Kyren Wilson beat Anthony McGill 17-16 in the World Championship semi-final at the Crucible after one of the most dramatic final frame deciders on record.
The frame lasted 61 minutes and 39 seconds and saw Wilson triumph 103-83, the cumulative points total of 186 setting a new Crucible record.
Here the PA news agency plots the frame’s dramatic finale.
Well done, @KyrenWilson!
— World Snooker Tour (@WeAreWST) August 14, 2020
McGill had the first chance but was unfortunate when attempting to split the reds on 39, and his break came to an end. Wilson responded with a break of 47 but seemingly on the cusp of victory, he missed a relatively simple red to the middle.
Wilson set a fiendish snooker on the final red, which was positioned close to the black which hovered over the top right pocket. Desperate to avoid potting the black, McGill missed the snooker eight times – costing him 35 points, and leaving him requiring snookers.
— Ken Doherty Official (@kendoherty1997) August 14, 2020
Obliged to return to the table due to the lack of a miss being called once McGill required snookers, Wilson promptly screwed back off the red, careered into a double kiss and potted the white into the middle pocket, handing McGill back the initiative.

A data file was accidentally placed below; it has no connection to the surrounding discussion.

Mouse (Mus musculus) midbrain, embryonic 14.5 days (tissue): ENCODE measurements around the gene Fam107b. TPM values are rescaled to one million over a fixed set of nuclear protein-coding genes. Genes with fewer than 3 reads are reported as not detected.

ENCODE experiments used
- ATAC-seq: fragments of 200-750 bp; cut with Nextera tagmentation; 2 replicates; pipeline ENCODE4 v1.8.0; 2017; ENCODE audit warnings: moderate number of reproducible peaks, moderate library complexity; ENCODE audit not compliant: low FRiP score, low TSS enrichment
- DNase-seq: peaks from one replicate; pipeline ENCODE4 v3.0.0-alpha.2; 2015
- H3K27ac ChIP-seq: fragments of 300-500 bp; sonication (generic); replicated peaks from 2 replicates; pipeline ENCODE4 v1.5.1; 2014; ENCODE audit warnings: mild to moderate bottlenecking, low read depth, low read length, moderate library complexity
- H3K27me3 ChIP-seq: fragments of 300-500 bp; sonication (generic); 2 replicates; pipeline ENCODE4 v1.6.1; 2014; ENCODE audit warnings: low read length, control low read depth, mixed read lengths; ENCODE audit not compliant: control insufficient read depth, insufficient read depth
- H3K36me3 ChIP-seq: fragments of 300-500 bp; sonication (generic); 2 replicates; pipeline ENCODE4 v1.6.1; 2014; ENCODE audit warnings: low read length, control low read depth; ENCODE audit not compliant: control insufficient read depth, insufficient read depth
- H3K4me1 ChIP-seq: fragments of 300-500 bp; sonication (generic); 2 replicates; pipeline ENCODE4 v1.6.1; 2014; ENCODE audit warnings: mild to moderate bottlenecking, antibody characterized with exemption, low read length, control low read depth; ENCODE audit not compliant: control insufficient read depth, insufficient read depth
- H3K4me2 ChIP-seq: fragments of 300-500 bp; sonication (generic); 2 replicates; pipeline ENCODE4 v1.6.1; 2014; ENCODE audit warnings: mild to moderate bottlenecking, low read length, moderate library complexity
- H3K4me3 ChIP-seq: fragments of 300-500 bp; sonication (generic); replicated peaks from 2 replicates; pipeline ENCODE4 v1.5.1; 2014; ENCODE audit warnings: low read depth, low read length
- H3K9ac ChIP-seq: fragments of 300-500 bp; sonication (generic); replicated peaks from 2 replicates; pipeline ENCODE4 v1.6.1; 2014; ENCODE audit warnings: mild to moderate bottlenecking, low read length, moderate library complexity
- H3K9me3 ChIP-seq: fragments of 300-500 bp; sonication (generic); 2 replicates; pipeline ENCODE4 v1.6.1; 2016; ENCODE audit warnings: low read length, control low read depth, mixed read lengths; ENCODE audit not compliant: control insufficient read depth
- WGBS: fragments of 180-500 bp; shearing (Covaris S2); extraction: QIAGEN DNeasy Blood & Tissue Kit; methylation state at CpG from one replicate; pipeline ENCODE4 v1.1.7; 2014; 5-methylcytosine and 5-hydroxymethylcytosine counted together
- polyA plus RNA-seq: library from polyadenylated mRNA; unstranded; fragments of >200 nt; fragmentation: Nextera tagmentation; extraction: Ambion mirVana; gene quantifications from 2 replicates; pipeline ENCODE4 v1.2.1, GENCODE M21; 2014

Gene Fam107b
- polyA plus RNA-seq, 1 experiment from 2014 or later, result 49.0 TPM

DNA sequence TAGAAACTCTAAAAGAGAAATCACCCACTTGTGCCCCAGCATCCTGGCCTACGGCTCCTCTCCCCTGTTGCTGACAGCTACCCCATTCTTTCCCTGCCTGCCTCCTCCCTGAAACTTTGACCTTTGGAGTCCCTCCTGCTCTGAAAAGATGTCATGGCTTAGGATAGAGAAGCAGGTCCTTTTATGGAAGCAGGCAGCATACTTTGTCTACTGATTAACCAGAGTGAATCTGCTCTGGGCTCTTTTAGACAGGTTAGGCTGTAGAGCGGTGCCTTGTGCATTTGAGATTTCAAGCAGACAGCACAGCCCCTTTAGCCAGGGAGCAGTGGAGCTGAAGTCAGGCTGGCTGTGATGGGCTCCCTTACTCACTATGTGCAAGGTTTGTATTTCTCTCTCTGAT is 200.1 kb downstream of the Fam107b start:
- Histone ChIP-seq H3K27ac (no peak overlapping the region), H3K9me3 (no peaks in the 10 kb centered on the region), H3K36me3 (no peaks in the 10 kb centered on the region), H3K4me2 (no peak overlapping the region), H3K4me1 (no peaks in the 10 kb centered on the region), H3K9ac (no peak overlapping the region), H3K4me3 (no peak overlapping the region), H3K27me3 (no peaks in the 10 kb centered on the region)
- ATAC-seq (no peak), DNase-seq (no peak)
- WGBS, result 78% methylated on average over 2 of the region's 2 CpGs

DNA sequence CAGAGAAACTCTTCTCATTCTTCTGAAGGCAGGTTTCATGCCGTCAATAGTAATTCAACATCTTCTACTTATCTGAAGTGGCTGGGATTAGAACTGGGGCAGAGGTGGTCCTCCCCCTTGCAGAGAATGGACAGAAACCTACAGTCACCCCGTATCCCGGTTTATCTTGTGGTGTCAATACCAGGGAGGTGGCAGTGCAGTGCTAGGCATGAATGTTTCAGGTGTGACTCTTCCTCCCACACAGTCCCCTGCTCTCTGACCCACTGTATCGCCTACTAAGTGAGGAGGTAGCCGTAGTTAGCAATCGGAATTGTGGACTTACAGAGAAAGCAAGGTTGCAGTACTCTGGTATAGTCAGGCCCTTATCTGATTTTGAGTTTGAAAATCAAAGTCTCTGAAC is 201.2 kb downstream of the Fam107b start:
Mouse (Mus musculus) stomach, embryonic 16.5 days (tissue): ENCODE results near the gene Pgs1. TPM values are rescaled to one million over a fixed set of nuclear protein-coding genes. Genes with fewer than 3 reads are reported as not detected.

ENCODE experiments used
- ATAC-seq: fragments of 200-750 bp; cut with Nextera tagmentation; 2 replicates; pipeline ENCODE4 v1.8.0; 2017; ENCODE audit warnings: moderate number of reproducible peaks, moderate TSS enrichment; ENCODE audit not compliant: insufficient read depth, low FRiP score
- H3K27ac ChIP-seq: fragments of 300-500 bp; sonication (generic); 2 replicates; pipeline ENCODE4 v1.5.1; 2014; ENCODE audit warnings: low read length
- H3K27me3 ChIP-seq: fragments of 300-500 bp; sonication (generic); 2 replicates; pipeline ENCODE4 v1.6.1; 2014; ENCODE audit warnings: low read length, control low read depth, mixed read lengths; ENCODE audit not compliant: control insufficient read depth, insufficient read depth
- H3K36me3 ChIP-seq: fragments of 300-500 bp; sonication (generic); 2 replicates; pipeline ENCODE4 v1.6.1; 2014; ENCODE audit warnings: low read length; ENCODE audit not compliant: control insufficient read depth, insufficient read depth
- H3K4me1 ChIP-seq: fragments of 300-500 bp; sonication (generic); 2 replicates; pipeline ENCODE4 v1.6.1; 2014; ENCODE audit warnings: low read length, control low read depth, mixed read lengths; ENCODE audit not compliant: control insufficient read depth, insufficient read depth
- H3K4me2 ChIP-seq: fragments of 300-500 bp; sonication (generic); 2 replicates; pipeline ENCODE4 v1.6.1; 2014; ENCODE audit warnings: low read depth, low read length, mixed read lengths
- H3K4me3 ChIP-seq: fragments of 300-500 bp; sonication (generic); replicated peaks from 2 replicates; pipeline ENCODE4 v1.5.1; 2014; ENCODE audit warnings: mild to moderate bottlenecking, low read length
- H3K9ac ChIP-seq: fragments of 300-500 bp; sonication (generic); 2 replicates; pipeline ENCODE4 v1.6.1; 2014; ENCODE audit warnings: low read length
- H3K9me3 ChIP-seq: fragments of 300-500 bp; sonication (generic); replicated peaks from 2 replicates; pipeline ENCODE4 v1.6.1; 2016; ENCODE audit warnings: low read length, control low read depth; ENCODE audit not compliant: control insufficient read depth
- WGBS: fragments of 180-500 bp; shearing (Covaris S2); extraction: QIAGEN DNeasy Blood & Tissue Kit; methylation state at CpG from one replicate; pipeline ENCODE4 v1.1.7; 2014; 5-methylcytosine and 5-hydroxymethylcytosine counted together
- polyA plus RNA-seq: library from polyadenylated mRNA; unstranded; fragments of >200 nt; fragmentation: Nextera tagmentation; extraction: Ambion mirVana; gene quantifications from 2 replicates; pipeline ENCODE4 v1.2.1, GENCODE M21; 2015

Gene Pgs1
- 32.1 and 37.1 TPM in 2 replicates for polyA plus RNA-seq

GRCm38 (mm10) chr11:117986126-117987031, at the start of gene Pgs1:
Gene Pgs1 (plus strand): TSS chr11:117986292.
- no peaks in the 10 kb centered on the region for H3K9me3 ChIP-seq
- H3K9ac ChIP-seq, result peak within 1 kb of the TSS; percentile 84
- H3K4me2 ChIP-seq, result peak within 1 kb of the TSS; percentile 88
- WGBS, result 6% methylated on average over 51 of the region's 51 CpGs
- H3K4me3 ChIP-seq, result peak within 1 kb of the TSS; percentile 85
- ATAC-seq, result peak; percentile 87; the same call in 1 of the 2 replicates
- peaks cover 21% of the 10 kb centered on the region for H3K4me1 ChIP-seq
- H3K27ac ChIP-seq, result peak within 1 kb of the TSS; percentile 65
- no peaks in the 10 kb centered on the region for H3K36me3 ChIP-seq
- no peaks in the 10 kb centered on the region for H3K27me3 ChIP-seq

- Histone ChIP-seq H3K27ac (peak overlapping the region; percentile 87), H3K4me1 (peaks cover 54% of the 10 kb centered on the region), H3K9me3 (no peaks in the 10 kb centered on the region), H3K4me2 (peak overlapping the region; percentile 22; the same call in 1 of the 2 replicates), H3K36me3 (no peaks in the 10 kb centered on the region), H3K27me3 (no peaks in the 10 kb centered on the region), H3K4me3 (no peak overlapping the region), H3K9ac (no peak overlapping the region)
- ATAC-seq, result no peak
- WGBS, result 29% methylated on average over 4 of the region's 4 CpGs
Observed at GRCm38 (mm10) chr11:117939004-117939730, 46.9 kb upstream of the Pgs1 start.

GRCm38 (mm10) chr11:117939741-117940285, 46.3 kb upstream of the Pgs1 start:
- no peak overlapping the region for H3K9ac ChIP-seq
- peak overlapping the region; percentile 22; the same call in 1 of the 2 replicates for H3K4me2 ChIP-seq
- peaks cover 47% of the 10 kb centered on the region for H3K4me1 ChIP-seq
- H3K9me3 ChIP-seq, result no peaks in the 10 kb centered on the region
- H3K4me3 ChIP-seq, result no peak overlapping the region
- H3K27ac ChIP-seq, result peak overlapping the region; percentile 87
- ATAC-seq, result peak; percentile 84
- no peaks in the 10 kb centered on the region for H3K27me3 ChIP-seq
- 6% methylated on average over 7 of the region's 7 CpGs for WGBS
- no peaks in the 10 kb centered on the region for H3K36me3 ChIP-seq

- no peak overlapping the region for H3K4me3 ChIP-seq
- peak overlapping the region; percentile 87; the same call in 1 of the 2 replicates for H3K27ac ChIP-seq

OUR LIPS ARE SEALED
With the last red on the top lip of the middle pocket, both players tried and failed to pot it by directing the white via the bottom cushion. First Wilson nudged it even closer before McGill then Wilson again missed it outright. McGill potted it at the fourth attempt.
McGill potted the yellow and appeared to have the colours at his mercy – but lost control of the cue ball and snookered himself on the green. He then left Wilson with what was effectively a match-ball green into the bottom pocket, which Wilson missed.
"There was a lot on the line today, and I played my best snooker."
— BETFRED (@Betfred) August 14, 2020
Attempting to play a safety on the green, Wilson instead proceeded to pot it off three cushions, which effectively won him the match. Wilson struggled to contain his emotions before duly emerging from McGill’s attempts to instigate one final, remarkable twist.